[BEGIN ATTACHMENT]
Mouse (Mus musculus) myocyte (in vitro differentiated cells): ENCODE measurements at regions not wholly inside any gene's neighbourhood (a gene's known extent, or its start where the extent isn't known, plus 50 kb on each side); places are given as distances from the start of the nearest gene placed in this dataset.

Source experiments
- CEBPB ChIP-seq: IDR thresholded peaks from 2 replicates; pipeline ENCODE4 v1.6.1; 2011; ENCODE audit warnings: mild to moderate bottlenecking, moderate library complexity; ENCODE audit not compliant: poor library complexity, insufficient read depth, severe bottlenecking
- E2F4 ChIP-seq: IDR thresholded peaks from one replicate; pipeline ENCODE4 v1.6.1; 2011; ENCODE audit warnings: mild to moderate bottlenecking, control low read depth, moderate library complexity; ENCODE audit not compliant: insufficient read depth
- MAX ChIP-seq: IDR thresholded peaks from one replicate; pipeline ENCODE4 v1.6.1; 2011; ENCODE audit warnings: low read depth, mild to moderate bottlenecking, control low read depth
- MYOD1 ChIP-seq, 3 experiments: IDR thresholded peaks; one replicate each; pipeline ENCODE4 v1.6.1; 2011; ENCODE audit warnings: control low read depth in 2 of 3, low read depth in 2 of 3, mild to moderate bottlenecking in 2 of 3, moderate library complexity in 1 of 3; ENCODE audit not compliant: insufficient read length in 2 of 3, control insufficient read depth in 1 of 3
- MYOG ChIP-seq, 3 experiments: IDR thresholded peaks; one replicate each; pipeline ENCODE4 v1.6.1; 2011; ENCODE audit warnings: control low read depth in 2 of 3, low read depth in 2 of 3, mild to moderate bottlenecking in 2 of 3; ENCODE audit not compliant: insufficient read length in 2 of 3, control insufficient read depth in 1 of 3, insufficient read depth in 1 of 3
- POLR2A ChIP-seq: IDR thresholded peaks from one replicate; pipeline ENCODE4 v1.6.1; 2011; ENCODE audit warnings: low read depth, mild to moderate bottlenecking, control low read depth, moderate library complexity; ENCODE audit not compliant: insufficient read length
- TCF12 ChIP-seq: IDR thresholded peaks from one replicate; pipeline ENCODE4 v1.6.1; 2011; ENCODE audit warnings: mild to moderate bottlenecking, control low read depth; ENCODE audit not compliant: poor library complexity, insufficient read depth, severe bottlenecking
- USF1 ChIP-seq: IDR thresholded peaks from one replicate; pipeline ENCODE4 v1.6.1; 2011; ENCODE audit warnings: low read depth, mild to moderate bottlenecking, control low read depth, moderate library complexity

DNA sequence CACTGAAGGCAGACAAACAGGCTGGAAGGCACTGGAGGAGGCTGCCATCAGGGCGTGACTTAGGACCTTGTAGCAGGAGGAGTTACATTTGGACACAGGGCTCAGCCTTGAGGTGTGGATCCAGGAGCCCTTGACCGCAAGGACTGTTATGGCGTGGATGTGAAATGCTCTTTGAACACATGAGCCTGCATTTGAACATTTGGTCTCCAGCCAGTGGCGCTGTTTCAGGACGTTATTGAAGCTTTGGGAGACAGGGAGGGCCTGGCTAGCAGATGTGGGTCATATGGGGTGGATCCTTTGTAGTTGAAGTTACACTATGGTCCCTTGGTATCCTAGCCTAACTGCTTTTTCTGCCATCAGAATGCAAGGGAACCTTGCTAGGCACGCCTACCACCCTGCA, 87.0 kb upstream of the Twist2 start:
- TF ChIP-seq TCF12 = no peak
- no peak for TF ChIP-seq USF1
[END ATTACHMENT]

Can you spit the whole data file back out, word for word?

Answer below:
Mouse (Mus musculus) myocyte (in vitro differentiated cells): ENCODE measurements at regions not wholly inside any gene's neighbourhood (a gene's known extent, or its start where the extent isn't known, plus 50 kb on each side); places are given as distances from the start of the nearest gene placed in this dataset.

Source experiments
- CEBPB ChIP-seq: IDR thresholded peaks from 2 replicates; pipeline ENCODE4 v1.6.1; 2011; ENCODE audit warnings: mild to moderate bottlenecking, moderate library complexity; ENCODE audit not compliant: poor library complexity, insufficient read depth, severe bottlenecking
- E2F4 ChIP-seq: IDR thresholded peaks from one replicate; pipeline ENCODE4 v1.6.1; 2011; ENCODE audit warnings: mild to moderate bottlenecking, control low read depth, moderate library complexity; ENCODE audit not compliant: insufficient read depth
- MAX ChIP-seq: IDR thresholded peaks from one replicate; pipeline ENCODE4 v1.6.1; 2011; ENCODE audit warnings: low read depth, mild to moderate bottlenecking, control low read depth
- MYOD1 ChIP-seq, 3 experiments: IDR thresholded peaks; one replicate each; pipeline ENCODE4 v1.6.1; 2011; ENCODE audit warnings: control low read depth in 2 of 3, low read depth in 2 of 3, mild to moderate bottlenecking in 2 of 3, moderate library complexity in 1 of 3; ENCODE audit not compliant: insufficient read length in 2 of 3, control insufficient read depth in 1 of 3
- MYOG ChIP-seq, 3 experiments: IDR thresholded peaks; one replicate each; pipeline ENCODE4 v1.6.1; 2011; ENCODE audit warnings: control low read depth in 2 of 3, low read depth in 2 of 3, mild to moderate bottlenecking in 2 of 3; ENCODE audit not compliant: insufficient read length in 2 of 3, control insufficient read depth in 1 of 3, insufficient read depth in 1 of 3
- POLR2A ChIP-seq: IDR thresholded peaks from one replicate; pipeline ENCODE4 v1.6.1; 2011; ENCODE audit warnings: low read depth, mild to moderate bottlenecking, control low read depth, moderate library complexity; ENCODE audit not compliant: insufficient read length
- TCF12 ChIP-seq: IDR thresholded peaks from one replicate; pipeline ENCODE4 v1.6.1; 2011; ENCODE audit warnings: mild to moderate bottlenecking, control low read depth; ENCODE audit not compliant: poor library complexity, insufficient read depth, severe bottlenecking
- USF1 ChIP-seq: IDR thresholded peaks from one replicate; pipeline ENCODE4 v1.6.1; 2011; ENCODE audit warnings: low read depth, mild to moderate bottlenecking, control low read depth, moderate library complexity

DNA sequence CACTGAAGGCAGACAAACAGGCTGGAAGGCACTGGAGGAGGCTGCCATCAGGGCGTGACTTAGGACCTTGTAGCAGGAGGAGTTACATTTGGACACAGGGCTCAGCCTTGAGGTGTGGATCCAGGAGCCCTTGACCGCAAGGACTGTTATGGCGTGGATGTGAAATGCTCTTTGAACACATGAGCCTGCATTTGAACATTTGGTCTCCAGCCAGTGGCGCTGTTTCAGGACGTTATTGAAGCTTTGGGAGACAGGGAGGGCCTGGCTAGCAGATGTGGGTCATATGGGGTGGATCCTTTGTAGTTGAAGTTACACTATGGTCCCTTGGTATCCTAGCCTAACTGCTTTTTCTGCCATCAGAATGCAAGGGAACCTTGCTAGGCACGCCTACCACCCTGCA, 87.0 kb upstream of the Twist2 start:
- TF ChIP-seq TCF12 = no peak
- no peak for TF ChIP-seq USF1